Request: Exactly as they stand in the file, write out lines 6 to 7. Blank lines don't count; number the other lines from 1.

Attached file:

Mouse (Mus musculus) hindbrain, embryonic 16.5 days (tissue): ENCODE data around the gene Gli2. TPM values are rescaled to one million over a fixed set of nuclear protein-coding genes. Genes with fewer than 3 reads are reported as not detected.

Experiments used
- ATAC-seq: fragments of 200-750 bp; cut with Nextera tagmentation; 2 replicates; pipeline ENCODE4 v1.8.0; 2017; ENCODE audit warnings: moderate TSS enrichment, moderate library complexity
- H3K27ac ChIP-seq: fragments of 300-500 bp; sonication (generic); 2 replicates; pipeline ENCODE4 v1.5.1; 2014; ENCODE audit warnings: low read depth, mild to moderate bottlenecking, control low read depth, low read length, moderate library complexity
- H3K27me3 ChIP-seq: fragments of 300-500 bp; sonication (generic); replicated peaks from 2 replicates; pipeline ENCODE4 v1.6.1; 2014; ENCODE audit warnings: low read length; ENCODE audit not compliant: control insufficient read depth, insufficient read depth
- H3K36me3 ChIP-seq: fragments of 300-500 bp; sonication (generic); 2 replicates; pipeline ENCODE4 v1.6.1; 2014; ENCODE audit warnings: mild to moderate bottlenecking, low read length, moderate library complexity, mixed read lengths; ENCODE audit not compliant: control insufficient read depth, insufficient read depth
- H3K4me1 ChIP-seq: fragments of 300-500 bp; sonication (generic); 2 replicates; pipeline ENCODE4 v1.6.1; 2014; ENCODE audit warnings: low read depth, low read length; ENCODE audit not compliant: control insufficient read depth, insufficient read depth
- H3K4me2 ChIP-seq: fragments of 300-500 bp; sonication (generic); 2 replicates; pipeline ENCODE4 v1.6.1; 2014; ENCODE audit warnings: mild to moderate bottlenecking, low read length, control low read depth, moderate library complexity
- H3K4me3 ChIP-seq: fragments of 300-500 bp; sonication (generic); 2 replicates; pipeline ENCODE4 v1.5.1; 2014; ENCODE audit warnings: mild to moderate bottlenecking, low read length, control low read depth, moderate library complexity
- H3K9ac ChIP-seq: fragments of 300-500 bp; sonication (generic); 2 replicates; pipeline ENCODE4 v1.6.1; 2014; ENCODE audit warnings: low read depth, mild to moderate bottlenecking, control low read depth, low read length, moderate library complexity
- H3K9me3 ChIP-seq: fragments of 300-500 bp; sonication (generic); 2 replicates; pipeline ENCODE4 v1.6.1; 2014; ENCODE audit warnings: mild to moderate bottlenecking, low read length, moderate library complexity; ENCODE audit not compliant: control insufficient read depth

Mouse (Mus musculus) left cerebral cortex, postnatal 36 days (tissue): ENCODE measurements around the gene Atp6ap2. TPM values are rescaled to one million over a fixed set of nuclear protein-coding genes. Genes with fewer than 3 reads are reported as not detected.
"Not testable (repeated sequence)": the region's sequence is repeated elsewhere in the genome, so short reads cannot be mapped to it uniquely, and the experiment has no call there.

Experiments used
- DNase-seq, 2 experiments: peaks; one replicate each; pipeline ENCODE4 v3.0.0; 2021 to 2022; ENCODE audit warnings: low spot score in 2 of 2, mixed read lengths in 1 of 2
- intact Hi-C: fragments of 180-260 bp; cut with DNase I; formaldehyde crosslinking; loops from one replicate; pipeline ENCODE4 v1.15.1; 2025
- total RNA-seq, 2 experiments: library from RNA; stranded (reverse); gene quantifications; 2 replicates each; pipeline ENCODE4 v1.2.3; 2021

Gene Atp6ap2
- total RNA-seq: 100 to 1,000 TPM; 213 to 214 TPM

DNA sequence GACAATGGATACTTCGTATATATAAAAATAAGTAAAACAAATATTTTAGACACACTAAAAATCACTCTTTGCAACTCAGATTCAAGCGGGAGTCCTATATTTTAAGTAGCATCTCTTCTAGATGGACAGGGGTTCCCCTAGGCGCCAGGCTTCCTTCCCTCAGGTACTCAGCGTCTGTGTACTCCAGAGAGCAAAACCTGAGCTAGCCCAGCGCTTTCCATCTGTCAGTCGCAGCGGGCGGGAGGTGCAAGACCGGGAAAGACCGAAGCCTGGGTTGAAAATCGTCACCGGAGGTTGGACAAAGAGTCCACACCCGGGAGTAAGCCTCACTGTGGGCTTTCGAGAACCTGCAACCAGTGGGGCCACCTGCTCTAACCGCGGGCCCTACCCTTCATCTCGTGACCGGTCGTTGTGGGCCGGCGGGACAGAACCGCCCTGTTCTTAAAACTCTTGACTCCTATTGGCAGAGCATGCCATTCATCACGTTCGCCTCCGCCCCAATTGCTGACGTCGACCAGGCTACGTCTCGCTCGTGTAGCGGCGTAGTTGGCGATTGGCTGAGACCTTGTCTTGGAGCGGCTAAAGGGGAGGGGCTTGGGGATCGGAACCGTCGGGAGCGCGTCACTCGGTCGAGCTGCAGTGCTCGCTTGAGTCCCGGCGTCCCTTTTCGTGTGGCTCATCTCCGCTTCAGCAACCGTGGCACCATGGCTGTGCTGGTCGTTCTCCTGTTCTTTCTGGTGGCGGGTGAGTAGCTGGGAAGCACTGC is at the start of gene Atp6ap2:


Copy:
- H3K36me3 ChIP-seq: fragments of 300-500 bp; sonication (generic); 2 replicates; pipeline ENCODE4 v1.6.1; 2014; ENCODE audit warnings: mild to moderate bottlenecking, low read length, moderate library complexity, mixed read lengths; ENCODE audit not compliant: control insufficient read depth, insufficient read depth
- H3K4me1 ChIP-seq: fragments of 300-500 bp; sonication (generic); 2 replicates; pipeline ENCODE4 v1.6.1; 2014; ENCODE audit warnings: low read depth, low read length; ENCODE audit not compliant: control insufficient read depth, insufficient read depth